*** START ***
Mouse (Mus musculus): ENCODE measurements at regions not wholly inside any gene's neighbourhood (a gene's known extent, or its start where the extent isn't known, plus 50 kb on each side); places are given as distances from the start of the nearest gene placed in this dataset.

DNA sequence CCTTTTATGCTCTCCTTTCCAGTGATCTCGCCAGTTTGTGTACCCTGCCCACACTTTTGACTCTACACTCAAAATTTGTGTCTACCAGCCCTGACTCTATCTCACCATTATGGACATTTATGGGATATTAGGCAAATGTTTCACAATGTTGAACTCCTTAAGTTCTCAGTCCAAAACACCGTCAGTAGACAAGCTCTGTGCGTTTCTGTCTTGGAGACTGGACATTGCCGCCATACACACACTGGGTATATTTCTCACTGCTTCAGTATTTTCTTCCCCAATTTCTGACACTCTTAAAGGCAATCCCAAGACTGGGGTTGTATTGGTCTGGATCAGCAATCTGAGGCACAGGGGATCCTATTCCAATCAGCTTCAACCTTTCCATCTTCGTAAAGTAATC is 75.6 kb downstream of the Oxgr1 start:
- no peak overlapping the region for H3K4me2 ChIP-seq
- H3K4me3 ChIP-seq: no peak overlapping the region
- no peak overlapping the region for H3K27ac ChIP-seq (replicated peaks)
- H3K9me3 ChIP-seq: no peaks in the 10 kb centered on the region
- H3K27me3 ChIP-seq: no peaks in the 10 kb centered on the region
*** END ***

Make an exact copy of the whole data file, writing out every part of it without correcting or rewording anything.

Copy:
Mouse (Mus musculus): ENCODE measurements at regions not wholly inside any gene's neighbourhood (a gene's known extent, or its start where the extent isn't known, plus 50 kb on each side); places are given as distances from the start of the nearest gene placed in this dataset.

DNA sequence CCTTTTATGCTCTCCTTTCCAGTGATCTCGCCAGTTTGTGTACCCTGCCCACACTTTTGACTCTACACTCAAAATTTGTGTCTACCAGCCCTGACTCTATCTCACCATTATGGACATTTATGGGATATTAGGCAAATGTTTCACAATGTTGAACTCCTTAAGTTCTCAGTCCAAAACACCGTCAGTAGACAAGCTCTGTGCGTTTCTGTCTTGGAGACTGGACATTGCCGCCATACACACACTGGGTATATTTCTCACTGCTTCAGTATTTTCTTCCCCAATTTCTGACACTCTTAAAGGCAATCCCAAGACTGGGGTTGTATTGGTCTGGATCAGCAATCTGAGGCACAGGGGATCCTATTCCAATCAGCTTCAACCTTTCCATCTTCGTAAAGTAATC is 75.6 kb downstream of the Oxgr1 start:
- no peak overlapping the region for H3K4me2 ChIP-seq
- H3K4me3 ChIP-seq: no peak overlapping the region
- no peak overlapping the region for H3K27ac ChIP-seq (replicated peaks)
- H3K9me3 ChIP-seq: no peaks in the 10 kb centered on the region
- H3K27me3 ChIP-seq: no peaks in the 10 kb centered on the region